A quick look through the ingredient list of your anti-ageing serum or lotion, and you might notice the word “peptides’’. Sometimes, it comes with prefixes like tri-, hexa- or tetra-, but don’t let that confuse you, because peptides, in any form, are essential active ingredients, particularly if you’re looking to keep skin looking youthful.
According to Dr Kong Yan Ling, dermatologist at DS Skin & Wellness Clinic, “Peptides are compounds made up of short chains of amino acids, and they are the building blocks of proteins, like collagen and elastin, that are important components of the skin.”
Paula Begoun, known as “The Cosmetics Cop” and founder of Paula’s Choice Skincare, states on her website that “proteins are the fundamental building blocks of skin. Without peptides, skin doesn’t remain intact, and the result is loss of firmness, appearance of wrinkles, texture changes, and skin that doesn’t bounce back as it once did”.
Herein lies the problem: Proteins are often unfragmented, which means they can be too large to be absorbed by skin. Fortunately, here’s where peptides come in handy. “Peptides are smaller and hence more likely to penetrate deeper into the skin when applied topically,” says Dr Kong. “Once absorbed, they act as messengers capable of performing certain functions, for example, sending signals to cells to produce important collagen, which can, in turn, improve the appearance of skin.”
Other benefits include reducing skin inflammation and improving the skin barrier for a healthier complexion. “While different peptides may have their own unique benefits for the skin, nearly all work to improve moisture levels in skin, as well as having antioxidant and soothing, anti-redness benefits,” says Drunk Elephant founder, Tiffany Masterson.
Here’s what you need to know about the peptides in your skincare
WHAT TO LOOK OUT FOR
Reading ingredient labels can be tricky if you don’t know what you’re looking for. “Look for words like ‘peptide’ or ‘palmitoyl’. Palmitoyl is a lipophilic derivative that is often incorporated with peptides as it stabilises the latter and enhances their absorption,” says Dr Kong.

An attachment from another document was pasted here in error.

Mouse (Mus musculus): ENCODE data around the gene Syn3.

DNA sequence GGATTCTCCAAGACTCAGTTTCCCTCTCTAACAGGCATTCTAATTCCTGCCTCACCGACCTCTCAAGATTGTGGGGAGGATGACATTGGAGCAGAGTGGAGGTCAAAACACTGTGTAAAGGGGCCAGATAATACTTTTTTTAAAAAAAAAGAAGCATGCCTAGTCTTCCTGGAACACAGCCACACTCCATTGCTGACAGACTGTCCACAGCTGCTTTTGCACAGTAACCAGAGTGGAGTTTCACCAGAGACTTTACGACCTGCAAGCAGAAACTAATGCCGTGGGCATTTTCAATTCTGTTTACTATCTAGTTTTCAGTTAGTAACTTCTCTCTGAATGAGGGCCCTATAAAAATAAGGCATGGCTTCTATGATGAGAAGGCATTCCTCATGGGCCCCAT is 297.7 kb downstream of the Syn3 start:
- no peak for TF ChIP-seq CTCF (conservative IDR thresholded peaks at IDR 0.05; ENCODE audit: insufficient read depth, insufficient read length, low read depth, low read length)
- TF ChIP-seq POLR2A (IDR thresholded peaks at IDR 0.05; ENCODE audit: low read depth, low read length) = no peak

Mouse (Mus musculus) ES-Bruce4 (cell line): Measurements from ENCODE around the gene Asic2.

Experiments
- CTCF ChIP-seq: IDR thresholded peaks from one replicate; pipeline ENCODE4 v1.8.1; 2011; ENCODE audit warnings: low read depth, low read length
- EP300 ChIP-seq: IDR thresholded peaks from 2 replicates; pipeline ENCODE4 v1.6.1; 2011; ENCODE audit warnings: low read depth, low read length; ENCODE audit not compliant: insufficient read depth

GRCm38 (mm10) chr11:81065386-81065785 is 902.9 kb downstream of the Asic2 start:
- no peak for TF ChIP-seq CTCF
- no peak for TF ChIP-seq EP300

THE TYPES OF PEPTIDES
There are hundreds of different types of peptides available, each with a different benefit for the skin. According to Dr Kong, there are four classes: signal peptides (carnosine, palmitoyl peptides and some hexapeptides) to stimulate the production of proteins like collagen and elastin, enzyme peptides (rice silk and soybean peptides) to decrease enzyme activity that causes skin to age, neurotransmitter-inhibiting peptides (pentapeptide-3 and -18, acetyl hexapeptide-3 and tripeptide-3) to lessen wrinkles by inhibiting muscle contraction, and carrier peptides (copper tripeptide and manganese tripeptide-1) to transport essential trace elements for proper cellular function.
BOOSTING THEIR EFFICACY
Just like humans, peptides don’t work as well alone. For best combinations, Dr Kong recommends pairing peptides with other active ingredients, like antioxidants, niacinamide (vitamin B3) and hyaluronic acid, that can help brighten and hydrate skin. The only ingredient she says to steer clear of is alpha hydroxy acids (AHAs) as they can reduce the efficacy of the peptides.